SMEs seen as key to clean government
CORPORATE NEWS, Business World Online
By: Cliff Harvey C. Venzon
July 26, 2012
SMALL AND MEDIUM enterprises (SMEs) should equip themselves with comprehensive knowledge on rules for permit applications and other business transactions as a defense against corruption, speakers at an integrity forum yesterday said.
SMEs, which comprise 99% of the business establishments in the country, are the most exposed to corruption because of lack of information, said Washington Z. SyCip, chairman emeritus of Asian Institute of Management and founder of auditing firm SGV & Co.
“SMEs do not have the clout to resist bribery. They are not well-versed in regulations, making them vulnerable to corrupt government officials,” Mr. SyCip said in his opening remarks.
Raul V. Fabella, professor of Economics at the University of the Philippines, similarly said: “SMES are the favorite hapless victims of the government officials and SMEs will do well without corruption.”
However, the government should also do its part by simplifying procedures ranging from the business registration to the reporting of corrupt officials, the speakers said.
“The government can help by streamlining the process and making it easy to transact to get government’s services done,” said Guillermo M. Luz, co-chairman of the National Competitiveness Council.
Mr. Luz pointed out that streamlined transaction procedures would help curb corrupt practices embedded in every layer of bureaucracy.
He went on to advocate automation, saying it could also prevent fraudulent practices.
“Automation is best practice from around the world to get out of corruption and deliver efficiency to the people” Mr. Luz said.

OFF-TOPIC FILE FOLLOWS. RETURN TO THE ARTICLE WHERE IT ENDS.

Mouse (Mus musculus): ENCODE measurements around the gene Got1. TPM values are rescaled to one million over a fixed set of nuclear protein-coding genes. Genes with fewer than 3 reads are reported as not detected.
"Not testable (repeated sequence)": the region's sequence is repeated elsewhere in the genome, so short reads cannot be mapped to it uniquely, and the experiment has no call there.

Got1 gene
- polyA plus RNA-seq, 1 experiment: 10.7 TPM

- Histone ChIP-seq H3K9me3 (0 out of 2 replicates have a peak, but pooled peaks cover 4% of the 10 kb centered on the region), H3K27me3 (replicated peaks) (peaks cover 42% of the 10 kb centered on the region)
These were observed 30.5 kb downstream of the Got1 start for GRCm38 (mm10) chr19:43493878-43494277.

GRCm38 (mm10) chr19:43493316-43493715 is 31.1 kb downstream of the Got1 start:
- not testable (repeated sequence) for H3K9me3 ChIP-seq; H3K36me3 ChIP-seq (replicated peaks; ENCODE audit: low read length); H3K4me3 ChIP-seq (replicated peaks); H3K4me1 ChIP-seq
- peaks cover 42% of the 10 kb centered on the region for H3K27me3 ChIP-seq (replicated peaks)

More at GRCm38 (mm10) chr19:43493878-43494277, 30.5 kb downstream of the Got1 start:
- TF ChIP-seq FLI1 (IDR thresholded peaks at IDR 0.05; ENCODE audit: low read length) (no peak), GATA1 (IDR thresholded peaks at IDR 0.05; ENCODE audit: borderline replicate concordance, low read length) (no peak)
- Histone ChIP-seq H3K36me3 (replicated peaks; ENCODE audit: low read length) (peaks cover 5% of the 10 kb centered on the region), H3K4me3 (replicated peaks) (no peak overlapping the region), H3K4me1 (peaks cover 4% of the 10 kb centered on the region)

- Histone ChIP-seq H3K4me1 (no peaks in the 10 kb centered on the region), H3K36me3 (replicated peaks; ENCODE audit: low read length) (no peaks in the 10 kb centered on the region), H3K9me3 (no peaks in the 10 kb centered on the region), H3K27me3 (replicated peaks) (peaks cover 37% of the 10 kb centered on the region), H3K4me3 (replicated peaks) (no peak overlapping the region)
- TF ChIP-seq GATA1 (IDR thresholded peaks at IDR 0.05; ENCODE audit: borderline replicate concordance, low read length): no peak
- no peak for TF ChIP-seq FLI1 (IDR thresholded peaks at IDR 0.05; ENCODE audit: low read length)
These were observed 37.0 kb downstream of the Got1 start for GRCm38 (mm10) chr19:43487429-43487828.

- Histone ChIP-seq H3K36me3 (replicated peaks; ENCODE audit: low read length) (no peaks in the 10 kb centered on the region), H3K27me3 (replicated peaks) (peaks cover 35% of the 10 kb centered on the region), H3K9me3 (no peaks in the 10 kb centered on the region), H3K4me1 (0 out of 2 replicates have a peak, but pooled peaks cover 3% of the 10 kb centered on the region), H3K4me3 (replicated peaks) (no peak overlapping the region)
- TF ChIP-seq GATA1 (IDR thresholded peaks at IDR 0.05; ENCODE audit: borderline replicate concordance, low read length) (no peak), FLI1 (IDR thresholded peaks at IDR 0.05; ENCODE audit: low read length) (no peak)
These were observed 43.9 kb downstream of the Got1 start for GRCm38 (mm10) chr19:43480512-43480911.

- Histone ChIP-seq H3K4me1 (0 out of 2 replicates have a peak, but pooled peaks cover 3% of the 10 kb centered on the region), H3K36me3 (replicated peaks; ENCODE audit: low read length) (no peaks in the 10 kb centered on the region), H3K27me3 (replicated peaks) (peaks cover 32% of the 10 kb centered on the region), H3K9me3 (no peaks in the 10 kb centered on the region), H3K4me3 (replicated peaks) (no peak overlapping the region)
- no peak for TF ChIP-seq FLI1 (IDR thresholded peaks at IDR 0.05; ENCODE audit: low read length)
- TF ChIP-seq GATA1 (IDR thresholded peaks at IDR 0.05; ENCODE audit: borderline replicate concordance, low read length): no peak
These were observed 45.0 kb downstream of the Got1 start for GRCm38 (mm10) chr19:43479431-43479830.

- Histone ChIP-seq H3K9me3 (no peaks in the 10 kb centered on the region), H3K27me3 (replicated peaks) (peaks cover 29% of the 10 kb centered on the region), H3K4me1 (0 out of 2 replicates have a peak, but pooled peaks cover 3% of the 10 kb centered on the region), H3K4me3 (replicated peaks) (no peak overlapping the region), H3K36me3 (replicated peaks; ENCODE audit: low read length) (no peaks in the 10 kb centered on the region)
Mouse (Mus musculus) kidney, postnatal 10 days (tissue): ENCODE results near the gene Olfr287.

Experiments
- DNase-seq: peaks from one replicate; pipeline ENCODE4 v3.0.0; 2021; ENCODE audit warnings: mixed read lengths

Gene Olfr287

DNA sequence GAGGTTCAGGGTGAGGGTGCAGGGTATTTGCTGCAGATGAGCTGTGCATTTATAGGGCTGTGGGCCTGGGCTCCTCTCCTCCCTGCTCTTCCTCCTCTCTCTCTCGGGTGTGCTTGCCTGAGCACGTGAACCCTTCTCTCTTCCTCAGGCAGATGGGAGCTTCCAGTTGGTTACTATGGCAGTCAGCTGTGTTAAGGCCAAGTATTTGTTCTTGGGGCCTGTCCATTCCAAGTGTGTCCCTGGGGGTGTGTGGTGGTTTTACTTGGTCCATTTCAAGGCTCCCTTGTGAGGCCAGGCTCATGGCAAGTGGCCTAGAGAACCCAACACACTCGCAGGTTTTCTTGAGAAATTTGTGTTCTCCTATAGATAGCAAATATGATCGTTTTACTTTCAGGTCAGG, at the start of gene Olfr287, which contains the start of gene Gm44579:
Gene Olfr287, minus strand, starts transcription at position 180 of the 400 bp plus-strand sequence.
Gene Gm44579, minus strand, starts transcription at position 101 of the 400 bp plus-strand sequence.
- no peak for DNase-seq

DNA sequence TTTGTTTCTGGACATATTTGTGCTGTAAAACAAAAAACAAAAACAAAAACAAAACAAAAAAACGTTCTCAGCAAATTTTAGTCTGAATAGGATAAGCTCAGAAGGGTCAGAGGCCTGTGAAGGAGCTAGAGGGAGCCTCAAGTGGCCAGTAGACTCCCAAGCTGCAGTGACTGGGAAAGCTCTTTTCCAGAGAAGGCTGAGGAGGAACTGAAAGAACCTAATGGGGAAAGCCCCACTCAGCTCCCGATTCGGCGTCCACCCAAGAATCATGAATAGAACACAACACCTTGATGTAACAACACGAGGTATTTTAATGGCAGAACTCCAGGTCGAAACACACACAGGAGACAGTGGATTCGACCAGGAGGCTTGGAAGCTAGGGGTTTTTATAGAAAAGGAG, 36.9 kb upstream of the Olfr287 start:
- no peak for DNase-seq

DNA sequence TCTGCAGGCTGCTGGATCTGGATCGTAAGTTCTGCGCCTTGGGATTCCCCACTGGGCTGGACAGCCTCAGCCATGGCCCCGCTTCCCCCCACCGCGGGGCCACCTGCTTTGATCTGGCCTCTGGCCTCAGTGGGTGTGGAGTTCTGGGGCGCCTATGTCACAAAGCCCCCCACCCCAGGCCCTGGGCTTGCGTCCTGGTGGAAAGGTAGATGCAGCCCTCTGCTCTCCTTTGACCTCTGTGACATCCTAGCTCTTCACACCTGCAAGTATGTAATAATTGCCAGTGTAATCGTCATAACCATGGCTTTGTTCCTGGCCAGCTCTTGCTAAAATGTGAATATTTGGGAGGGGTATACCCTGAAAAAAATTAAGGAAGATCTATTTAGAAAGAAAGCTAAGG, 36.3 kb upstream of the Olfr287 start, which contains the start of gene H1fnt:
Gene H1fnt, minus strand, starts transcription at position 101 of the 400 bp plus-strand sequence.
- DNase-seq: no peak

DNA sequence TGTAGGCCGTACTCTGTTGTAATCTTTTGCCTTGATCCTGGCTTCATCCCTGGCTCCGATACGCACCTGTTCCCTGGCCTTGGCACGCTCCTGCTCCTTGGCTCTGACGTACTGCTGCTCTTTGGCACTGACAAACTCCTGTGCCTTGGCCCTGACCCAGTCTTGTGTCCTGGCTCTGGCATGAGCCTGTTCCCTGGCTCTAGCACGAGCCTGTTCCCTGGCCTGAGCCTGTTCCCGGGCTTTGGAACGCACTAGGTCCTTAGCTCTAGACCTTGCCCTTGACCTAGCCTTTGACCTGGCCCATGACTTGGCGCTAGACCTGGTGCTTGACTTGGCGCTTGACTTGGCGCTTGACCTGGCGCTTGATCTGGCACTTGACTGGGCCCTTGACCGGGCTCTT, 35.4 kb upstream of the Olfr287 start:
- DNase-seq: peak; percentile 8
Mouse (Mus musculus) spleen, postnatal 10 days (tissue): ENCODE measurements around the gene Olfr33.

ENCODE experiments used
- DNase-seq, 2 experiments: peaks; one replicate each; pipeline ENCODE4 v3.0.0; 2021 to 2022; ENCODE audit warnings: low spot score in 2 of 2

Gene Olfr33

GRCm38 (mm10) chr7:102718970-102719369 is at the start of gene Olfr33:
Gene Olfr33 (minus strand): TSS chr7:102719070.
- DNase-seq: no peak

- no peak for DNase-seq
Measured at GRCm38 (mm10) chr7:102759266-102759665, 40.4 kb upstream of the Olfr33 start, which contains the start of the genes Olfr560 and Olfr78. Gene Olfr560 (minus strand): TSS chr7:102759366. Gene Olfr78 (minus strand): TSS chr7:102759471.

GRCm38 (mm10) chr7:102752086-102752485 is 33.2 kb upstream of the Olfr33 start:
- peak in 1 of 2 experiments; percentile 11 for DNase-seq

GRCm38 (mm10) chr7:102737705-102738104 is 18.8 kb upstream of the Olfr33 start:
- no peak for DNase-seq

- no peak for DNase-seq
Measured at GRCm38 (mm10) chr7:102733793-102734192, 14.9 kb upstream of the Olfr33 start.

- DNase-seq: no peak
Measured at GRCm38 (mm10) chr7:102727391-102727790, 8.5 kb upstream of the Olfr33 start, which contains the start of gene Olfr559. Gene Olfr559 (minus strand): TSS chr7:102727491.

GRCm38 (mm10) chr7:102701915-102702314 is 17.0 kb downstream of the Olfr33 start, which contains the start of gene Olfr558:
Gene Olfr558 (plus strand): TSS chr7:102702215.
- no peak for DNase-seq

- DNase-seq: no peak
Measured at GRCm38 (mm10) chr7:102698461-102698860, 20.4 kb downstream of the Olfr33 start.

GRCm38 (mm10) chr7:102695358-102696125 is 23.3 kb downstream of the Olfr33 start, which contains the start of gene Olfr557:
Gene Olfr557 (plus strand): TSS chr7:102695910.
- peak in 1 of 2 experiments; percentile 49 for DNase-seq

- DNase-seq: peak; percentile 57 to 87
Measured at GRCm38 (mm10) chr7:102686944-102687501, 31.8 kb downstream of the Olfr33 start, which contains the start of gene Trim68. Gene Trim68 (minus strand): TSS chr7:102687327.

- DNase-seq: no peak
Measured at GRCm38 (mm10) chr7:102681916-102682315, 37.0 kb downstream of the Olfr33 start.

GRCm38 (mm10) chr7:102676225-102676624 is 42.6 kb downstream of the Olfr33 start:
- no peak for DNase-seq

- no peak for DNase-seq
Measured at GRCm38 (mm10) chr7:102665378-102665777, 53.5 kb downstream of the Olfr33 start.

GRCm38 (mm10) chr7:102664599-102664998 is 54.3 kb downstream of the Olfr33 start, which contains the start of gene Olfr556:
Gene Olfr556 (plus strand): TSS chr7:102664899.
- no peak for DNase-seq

Mr. SyCip said that the government should also come up with “simple ways,” such as requiring all government employees to wear a name tag.
Socioeconomic Planning Chief Arsenio M. Balisacan, meanwhile, said performance-based incentives for government officials have been adopted to eliminate fraudulent practices.
“The program has been launched for pilot implementation in the first half of the year, but we are planning to implement a bureaucracy-wide next year” Mr. Balisacan said, noting that the scheme is expected to encourage government employees to shun corrupt practices in their respective agencies.
But as the government implements efforts for clean and speedy business transactions, businessmen themselves should take part in the state’s anti-corruption drive.
“Corruption thrives because there are patrons who, intentionally or not, resort to these abhorrent practices and thereby fueling few despicable employees of the government,” a speech of Trade Secretary Gregory L. Domingo, read by Trade Undersecretary Zenaida C. Maglaya, showed.
“We, the government, recognize the important role of SMEs in maintaining a healthy economy,” the speech read further. “The SMEs are a potent force not only in boosting the economy but also in promoting the integrity of business. Imagine of 99% of the country’s establishments will try to avoid corruption and corrupt practices, thereby compelling the government to pursue corrupt officials in the bureaucracy.”
Tommanny Tan, chief executive of Fern, Inc., concurred: “If we will not change, they (the government officials) will not change.”